Sunday, June 22, 2014

May reports on industrial production, new home construction, consumer prices, real earnings and state unemployment

the major economic releases this past week were the May report on industrial production from the Fed, the May report on residential construction from the Census Bureau, and the May consumer price index release from the BLS...we also saw the first two regional surveys on manufacturing from Fed District banks; on Monday, the Empire State Manufacturing Survey for June from the New York Fed, covering manufacturers in New York and northern New Jersey, reported that their broadest diffusion index for general business conditions was at 19.3, up fractionally from from 19.0 last month, and the highest since February 2012...with any positive number in these Fed surveys indicating improving conditions, a 19.3 reading implies fairly robust growth for area manufacturers....then on Thursday, the Philadelphia Fed released their June Business Outlook Survey, covering manufactures in most of Pennsylvania, southern New Jersey, and Delaware; their broadest gauge of manufacturing activity came in at 17.8, an increase from last month's 15.4 and like the New York survey, also indicating solid expansion in June...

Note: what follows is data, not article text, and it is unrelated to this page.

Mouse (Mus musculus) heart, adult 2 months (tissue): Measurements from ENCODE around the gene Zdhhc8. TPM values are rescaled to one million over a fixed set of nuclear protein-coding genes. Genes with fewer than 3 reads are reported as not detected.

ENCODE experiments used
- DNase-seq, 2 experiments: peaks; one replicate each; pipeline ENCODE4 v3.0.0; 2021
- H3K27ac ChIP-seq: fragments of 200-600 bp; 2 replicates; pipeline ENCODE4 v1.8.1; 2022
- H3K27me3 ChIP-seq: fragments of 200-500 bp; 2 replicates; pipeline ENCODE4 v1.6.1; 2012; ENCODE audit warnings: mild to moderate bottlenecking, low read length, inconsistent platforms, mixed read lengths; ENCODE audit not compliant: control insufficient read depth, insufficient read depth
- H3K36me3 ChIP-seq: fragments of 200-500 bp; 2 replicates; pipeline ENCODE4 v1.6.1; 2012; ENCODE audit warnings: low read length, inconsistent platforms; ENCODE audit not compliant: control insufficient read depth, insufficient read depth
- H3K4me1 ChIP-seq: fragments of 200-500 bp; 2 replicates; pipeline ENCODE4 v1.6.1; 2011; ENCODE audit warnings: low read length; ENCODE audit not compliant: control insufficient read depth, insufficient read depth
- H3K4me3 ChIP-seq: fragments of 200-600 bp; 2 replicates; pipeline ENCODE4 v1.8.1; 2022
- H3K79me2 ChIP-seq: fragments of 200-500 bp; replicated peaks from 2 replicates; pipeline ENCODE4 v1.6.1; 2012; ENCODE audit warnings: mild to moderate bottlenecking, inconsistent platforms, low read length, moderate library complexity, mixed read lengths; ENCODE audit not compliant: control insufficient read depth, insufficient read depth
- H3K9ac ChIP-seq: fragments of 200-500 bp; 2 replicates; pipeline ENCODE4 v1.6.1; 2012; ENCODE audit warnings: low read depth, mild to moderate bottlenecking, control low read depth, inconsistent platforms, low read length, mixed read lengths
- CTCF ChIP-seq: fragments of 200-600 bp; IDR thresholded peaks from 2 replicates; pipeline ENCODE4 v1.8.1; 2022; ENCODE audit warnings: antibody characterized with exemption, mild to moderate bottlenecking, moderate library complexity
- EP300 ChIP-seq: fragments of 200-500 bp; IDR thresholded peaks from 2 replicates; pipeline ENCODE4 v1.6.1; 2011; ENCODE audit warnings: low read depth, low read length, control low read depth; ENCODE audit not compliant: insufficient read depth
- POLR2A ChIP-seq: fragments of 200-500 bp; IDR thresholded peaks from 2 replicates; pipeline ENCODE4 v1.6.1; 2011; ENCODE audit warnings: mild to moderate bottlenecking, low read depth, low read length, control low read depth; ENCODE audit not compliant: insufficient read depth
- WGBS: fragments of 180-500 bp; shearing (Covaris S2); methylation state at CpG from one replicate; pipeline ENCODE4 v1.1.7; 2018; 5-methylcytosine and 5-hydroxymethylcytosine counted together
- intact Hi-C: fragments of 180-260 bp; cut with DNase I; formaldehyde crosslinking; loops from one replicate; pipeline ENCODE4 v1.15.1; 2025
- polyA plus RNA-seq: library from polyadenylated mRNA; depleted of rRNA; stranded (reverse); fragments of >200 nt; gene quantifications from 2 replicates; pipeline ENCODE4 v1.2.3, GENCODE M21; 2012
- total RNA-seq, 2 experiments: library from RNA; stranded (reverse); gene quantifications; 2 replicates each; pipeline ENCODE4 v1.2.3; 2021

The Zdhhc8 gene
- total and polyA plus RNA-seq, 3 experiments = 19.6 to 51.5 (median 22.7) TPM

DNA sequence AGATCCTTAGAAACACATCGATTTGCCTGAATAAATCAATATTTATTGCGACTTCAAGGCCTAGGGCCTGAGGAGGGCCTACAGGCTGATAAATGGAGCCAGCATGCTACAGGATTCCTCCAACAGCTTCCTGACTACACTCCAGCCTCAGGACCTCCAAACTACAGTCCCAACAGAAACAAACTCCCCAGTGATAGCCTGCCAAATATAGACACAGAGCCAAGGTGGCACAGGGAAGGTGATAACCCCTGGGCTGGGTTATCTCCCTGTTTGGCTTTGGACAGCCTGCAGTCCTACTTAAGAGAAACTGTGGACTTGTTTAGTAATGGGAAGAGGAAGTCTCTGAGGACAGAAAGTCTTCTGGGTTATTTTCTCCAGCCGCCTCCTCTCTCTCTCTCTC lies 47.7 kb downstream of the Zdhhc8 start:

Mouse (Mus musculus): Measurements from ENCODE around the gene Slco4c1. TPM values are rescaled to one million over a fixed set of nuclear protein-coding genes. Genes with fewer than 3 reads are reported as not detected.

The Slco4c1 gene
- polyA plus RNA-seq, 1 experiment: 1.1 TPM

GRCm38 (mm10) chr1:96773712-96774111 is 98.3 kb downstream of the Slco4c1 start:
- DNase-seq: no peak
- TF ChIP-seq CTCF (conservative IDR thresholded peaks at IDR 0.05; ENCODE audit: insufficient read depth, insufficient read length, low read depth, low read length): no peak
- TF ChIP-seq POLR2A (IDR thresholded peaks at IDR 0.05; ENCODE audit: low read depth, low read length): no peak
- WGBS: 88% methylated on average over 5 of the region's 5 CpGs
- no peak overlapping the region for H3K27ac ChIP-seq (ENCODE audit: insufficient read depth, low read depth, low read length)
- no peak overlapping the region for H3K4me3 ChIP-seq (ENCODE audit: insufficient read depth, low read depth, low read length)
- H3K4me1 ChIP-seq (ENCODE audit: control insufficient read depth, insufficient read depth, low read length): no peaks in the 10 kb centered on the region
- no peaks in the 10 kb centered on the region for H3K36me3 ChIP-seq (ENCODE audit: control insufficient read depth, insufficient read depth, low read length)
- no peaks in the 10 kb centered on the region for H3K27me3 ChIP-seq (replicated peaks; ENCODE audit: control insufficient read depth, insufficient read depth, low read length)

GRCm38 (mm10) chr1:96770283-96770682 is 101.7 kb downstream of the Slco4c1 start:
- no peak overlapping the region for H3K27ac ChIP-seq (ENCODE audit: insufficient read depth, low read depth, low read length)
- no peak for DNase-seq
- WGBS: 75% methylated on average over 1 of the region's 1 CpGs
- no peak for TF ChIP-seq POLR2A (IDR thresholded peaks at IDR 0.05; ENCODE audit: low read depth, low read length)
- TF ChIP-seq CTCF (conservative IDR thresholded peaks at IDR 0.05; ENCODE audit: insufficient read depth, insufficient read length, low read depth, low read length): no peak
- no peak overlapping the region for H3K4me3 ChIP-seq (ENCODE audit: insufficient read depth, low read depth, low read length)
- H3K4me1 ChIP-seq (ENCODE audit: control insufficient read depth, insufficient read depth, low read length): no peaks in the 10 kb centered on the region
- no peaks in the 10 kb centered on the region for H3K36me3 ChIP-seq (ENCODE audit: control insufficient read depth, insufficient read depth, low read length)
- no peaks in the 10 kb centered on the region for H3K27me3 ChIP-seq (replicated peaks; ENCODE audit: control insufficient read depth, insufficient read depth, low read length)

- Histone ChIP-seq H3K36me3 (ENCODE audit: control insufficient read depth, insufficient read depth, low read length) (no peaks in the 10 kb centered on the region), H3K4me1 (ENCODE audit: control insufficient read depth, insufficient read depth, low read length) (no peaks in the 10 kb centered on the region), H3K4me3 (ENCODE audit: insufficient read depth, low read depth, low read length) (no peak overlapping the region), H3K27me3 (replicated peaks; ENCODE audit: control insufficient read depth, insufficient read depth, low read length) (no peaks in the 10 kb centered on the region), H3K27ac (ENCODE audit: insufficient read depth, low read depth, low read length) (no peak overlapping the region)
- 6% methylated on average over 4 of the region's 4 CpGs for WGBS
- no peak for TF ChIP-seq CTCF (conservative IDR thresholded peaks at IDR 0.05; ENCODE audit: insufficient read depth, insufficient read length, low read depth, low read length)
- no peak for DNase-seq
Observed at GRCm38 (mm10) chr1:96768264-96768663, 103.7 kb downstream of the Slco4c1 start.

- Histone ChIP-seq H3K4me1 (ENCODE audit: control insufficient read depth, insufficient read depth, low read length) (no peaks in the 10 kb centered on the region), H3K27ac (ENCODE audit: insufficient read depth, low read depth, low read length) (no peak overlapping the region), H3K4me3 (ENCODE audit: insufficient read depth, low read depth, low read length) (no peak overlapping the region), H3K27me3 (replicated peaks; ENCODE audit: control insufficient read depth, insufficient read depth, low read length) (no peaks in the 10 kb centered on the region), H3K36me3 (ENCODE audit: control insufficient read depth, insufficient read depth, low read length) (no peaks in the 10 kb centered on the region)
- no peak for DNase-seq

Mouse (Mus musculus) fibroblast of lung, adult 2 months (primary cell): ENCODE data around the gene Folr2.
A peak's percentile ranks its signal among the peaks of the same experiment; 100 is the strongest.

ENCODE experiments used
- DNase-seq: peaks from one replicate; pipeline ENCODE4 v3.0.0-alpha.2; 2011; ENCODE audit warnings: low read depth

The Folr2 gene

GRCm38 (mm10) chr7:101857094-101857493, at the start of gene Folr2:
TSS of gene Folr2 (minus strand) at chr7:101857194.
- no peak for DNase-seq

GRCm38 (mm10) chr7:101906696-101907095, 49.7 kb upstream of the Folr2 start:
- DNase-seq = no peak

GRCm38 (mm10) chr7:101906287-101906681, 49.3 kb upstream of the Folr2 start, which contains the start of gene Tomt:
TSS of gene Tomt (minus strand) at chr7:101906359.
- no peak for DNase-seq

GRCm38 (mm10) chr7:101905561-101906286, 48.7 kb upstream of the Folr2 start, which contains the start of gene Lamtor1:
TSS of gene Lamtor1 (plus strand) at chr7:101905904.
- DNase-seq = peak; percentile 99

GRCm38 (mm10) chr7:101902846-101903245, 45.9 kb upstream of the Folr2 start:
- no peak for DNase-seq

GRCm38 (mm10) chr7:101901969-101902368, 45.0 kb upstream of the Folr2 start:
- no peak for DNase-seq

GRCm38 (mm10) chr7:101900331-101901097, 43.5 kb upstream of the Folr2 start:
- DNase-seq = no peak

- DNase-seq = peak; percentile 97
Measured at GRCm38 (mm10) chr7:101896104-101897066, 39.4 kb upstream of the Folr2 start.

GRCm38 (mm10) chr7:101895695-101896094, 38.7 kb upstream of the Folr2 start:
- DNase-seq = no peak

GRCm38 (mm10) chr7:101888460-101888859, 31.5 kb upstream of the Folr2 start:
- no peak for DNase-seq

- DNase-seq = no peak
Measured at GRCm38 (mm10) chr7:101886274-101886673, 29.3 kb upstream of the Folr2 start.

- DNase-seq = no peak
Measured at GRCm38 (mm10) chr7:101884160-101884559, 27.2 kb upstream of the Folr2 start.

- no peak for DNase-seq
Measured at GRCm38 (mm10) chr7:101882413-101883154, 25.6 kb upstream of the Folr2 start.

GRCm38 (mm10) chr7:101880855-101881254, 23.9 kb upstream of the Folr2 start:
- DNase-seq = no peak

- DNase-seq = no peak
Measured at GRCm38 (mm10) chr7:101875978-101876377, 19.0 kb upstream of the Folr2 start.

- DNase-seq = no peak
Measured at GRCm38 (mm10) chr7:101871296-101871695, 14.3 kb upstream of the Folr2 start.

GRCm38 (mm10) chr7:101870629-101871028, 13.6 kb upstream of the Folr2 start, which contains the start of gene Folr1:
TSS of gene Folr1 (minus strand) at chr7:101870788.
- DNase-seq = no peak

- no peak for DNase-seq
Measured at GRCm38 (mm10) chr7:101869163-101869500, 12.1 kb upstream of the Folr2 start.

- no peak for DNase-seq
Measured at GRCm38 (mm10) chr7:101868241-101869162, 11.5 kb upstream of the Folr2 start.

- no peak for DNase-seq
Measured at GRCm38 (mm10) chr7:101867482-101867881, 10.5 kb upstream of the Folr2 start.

May Industrial Production at Record High on Increase in Manufacturing and Mining

the Fed's G17 release on Industrial production and Capacity Utilization for May indicated that industrial production rose by 0.6% over an April reading which was revised from a 0.6% drop in output to a 0.3% decline...the industrial production index, which is benchmarked to 2007 production equal to 100.0, rose to a record high 103.7 from 103.0 in April, 4.3% higher than a year ago...April's index was revised up from 102.7 while March's reading was left unchanged at 103.0...the manufacturing index, which accounts for roughly 70% of the composite, rose 0.6% in May to 99.5, while the April manufacturing reading was revised from a drop of 0.4% at 98.6 to a decline of just 0.1% at 98.9, and thus the manufacturing index is now up 3.6% from a year earlier...the utility index, continuing to retreat to normal levels after wintertime increases, fell another 0.8% in May to 100.8, after falling a revised 4.5% in April; utility output in May was just 0.6% greater than last May.... meanwhile, the mining index, which includes oil & gas production, increased 1.3% to 129.1 in May, after increasing 1.6% in April and 1.9% in March...the mining index is now up 6.2% year to date, and 9.7% higher than a year ago...